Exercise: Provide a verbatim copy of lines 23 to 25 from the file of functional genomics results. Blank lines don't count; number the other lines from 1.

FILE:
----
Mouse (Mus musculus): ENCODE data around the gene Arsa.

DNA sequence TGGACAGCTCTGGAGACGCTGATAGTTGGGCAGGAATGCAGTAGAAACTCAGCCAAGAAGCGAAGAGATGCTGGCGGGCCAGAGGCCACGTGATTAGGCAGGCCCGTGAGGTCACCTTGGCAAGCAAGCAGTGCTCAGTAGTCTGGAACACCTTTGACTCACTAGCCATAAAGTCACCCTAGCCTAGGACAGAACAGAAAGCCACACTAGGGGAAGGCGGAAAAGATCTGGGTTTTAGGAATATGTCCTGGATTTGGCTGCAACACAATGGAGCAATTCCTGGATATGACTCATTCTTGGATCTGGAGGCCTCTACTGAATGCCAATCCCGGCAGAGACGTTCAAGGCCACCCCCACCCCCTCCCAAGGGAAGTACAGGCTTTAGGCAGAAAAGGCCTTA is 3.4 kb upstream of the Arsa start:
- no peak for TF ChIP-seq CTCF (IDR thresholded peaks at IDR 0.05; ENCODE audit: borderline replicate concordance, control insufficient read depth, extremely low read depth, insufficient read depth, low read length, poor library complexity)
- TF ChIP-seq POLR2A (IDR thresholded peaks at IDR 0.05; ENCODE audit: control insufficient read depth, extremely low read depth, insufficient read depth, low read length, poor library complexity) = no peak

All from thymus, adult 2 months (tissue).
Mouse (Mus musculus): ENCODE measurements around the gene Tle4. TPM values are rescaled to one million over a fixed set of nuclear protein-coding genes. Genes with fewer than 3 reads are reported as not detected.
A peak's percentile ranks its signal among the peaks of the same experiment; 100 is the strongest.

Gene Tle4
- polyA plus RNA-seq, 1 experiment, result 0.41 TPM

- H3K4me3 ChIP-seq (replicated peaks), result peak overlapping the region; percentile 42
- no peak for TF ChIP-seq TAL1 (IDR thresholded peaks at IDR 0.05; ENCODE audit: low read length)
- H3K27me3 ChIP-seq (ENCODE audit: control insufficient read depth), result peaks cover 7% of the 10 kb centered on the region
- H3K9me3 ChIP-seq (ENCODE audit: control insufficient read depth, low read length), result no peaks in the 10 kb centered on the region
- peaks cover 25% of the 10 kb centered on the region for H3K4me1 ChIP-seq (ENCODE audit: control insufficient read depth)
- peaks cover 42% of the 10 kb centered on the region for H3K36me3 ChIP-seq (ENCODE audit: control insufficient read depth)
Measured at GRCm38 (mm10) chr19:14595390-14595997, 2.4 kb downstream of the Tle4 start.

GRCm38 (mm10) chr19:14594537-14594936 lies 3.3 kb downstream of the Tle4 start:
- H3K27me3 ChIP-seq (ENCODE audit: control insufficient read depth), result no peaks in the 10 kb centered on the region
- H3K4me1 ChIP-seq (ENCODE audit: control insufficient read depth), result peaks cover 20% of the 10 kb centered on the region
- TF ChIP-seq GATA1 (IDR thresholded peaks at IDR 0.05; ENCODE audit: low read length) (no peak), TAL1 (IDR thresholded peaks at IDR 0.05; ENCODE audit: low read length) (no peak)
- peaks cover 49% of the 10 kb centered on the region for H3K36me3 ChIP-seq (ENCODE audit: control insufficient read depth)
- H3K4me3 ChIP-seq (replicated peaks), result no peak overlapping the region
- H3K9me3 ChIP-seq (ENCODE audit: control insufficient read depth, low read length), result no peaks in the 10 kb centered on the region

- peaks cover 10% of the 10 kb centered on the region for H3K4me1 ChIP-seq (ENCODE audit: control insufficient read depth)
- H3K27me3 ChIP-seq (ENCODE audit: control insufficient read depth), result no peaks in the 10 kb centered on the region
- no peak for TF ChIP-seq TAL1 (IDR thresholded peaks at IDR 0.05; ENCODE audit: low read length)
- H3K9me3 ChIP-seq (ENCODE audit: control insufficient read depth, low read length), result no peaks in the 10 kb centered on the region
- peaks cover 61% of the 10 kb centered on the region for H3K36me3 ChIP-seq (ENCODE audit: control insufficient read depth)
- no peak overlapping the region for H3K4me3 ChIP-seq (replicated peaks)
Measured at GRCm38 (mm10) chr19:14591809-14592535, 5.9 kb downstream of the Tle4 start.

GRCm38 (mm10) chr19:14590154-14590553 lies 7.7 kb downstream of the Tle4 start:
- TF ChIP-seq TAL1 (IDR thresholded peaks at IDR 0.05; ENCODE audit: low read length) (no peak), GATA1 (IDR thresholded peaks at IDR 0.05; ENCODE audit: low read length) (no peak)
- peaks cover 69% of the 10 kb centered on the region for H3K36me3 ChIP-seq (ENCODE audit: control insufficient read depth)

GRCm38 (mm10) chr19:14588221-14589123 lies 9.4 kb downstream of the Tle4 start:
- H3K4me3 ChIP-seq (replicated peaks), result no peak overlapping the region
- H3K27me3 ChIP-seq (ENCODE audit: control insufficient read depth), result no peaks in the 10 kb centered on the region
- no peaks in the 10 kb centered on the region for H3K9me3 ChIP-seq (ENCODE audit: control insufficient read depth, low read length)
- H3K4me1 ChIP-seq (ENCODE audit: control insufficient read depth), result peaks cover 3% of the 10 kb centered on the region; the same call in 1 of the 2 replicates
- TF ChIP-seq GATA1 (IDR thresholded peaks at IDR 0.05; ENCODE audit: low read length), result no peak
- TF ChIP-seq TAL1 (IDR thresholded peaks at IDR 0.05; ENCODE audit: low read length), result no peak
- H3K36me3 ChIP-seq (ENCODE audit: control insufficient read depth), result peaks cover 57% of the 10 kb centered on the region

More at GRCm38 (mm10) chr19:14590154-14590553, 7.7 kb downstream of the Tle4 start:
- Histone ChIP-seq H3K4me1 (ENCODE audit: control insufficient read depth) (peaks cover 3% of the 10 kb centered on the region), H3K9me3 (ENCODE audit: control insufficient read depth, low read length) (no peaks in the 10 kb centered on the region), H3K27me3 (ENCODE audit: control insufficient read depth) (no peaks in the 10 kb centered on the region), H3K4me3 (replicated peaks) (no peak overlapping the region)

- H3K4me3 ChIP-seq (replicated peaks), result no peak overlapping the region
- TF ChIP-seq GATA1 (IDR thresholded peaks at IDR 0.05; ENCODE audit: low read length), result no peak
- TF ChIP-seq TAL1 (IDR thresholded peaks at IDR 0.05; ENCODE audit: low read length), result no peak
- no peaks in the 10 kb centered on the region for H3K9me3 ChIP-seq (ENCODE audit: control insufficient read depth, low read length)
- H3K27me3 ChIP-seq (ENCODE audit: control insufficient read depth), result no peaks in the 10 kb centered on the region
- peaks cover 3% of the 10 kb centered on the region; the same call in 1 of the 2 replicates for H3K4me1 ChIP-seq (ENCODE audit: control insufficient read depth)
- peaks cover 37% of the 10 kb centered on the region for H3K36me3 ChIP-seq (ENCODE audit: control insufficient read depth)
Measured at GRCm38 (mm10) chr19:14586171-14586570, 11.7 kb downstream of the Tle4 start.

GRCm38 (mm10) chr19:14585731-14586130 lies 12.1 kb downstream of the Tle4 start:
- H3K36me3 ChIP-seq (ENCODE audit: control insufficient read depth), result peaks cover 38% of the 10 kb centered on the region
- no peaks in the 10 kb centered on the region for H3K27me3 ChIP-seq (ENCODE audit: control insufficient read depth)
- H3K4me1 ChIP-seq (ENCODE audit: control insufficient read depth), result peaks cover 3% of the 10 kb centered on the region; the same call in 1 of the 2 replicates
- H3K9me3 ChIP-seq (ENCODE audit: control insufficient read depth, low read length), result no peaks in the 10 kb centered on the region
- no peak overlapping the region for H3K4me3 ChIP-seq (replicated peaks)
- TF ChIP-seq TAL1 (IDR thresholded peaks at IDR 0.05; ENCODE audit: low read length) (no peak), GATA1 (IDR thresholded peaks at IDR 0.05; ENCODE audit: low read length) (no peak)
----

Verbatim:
- H3K9me3 ChIP-seq (ENCODE audit: control insufficient read depth, low read length), result no peaks in the 10 kb centered on the region

- peaks cover 10% of the 10 kb centered on the region for H3K4me1 ChIP-seq (ENCODE audit: control insufficient read depth)
- H3K27me3 ChIP-seq (ENCODE audit: control insufficient read depth), result no peaks in the 10 kb centered on the region